Talking to some of the guys who had actually visited this area and fished for steelhead before I was a little apprehensive about my chances of actually catching one. Obviously, with any anadromous fish, water flows and temperatures are a dictating factor in how many (if any) fish are actually in the body of water you're fishing. While I'm used to fishing in tough conditions where the fish seemingly have lockjaw, the idea of fishing in a river where there literally might not be any fish yet was a little intimidating. I was also told that if I chose to fish with indicator rigs and egg or sucker spawn patterns my chances would most likely be better regardless of water conditions. While the idea of catching a steelhead obviously appealed to me, I had already convinced myself of the fact that I wasn't driving halfway across the country to chuck egg patterns under an indicator. Come what may, I intended to swing flies on the two-hander and take my lumps as they come...fish or no fish.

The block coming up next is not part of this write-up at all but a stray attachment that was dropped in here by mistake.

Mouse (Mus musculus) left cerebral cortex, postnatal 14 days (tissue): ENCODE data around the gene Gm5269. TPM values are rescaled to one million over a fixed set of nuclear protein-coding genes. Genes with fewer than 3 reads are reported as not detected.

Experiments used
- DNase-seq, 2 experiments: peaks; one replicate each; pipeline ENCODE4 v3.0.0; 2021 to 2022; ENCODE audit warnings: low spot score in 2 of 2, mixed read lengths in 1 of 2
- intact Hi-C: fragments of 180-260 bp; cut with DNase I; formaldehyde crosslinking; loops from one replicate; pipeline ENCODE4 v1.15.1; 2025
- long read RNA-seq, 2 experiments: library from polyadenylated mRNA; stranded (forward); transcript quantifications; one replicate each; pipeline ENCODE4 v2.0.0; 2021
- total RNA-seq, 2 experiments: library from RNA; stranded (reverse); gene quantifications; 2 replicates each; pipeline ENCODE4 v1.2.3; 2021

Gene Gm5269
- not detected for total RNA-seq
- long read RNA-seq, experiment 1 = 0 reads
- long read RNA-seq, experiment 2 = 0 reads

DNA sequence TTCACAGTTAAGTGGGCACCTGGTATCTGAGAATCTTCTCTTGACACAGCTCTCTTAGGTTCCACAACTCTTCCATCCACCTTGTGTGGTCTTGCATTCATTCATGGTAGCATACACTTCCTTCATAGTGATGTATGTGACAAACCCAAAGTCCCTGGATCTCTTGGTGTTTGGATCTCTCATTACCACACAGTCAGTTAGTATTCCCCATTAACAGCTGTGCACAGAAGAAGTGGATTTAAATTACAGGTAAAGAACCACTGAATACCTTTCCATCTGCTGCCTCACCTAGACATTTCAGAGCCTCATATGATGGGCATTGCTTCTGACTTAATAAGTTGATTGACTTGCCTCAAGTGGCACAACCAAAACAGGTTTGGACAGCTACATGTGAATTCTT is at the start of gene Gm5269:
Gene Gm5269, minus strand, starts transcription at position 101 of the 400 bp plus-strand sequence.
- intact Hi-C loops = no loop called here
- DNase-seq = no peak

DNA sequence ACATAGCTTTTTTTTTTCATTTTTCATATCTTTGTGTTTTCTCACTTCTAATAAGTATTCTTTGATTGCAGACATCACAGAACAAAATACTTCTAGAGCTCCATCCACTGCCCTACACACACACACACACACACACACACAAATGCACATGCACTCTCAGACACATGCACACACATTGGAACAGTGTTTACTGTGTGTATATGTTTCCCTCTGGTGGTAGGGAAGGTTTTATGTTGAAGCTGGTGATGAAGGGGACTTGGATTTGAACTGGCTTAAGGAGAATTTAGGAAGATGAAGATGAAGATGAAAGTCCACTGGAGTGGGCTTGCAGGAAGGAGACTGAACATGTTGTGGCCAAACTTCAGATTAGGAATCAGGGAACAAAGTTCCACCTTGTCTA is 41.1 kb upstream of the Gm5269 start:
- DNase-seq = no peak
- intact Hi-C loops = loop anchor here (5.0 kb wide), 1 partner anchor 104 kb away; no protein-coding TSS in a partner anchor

The first four days were spent with a smaller group of guys bunking at one of the locals houses. There were five of us from out of town and three or four local guys who showed us around some of their favorite water.
Our first day of fishing started off tough, with waters that were off-colored and still high from a recent rain event. After a little on the road research we were able to locate a fishable river and although it wasn't the first choice, we enjoyed a great afternoon of swinging flies on a beautiful river and drinking some beer with a great group of guys.
Unfortunately the steelhead didn't cooperate on this day and when the sun had set we headed back to formulate a new plan.